Wanda Waldera © 2014 All Rights Reserved

Crash Landing in the Plaza of an Unknown City


What I didnít know was I was already here.
Weíve always been here like school children lined up for naps,
the snow drifting in silent and sideways through the windows.
If this is living, then whatís left of the plane reminds me
Iíve grown used to the brutality of beauty,
how the bones of an exquisite face make me feel abashed
and how the night snow filling the burned out fuselage makes sense.
Itís as if I still believe in God.
Flight is the process by which we move through air, and all day long
the sparrows think nothing of lift, of thrust. The plane strikes the runway,
pirouettes, and sinks its clipped wing into the mud.
A pageant of smoke blossoms toward the sun, and my mind is where I left itó
perhaps there, the last time my mother knelt down
to kiss me on the lips. She taught me how to ration joy.
Suitcases in my grasp, I walk down a jetway to board a plane.
A woodpecker bores a hollow into the house of my childhood.
From my seat I canít stop watching.
 


***


Dinner at Yamashiro, 2010


In late September
                          Santa Ana winds rip through the city,
                                                                              an invisible knife
                    cutting to unmask
                                                  an urban, iron-hued beauty.
For now summer churns
                                                        smog into air we can taste,
           a seared sky sinking
                                                                     down to the streets.
From a Japanese courtyard
                                            in the Hollywood Hills
                                                                                the cityís spell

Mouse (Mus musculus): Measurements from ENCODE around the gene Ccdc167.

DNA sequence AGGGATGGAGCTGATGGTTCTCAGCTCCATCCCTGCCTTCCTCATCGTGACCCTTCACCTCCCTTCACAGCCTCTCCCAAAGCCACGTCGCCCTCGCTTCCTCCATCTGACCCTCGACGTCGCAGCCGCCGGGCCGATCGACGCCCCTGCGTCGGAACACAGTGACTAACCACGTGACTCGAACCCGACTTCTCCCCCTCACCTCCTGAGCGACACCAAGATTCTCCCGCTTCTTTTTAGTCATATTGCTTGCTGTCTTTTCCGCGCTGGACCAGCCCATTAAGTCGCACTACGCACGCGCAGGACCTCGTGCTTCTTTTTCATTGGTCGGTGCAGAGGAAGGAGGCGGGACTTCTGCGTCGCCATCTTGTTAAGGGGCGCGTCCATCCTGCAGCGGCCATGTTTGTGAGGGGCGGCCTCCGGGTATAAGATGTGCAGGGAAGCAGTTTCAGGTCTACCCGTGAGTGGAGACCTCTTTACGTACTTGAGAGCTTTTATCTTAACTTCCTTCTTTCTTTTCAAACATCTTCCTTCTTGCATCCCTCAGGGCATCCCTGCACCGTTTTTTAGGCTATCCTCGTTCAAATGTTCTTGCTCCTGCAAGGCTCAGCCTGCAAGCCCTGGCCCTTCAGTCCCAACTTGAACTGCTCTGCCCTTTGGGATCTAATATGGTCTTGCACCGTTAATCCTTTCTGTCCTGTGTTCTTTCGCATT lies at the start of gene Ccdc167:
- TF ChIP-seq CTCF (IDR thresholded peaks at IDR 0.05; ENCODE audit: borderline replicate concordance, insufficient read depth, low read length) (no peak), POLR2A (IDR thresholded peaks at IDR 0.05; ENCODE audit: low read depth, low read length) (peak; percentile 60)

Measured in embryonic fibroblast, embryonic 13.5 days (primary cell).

is more disappearing act than charm,       
                                                                        U.S. Bank Tower indiscernible,
other buildings scattered
                                        like confetti.
                                                            My mother and I eat together less,
brief encounters now to share
                                                a yearís worth of things

                                   I havenít done,                         how I donít dress like I should,

             how I canít find a job.
                                                           The sun sets its earth spinning machinery
so slow I tilt,
                                     the city still covered
                                                                    under a great cataract,

                lights dampened.

When dusk finally washes the sky                     a smoky blue-black
                                                                                              as if it were clean,
              she stands, impatient, to hug me goodbye.
                                                                                            Such a pity,
                          she says, You used to have so much potential.





Jia Oak Baker
Copyright © 2014  

Jia Oak Baker is a graduate of the Bennington Writing Seminars where she received the Liam Rector Scholarship. Her work has appeared or is forthcoming in Poet Lore, Soundings Review, Blue Earth Review, likewise folio, and elsewhere. Jia currently lives in Phoenix, Arizona, where she edits Four Chambers Press.


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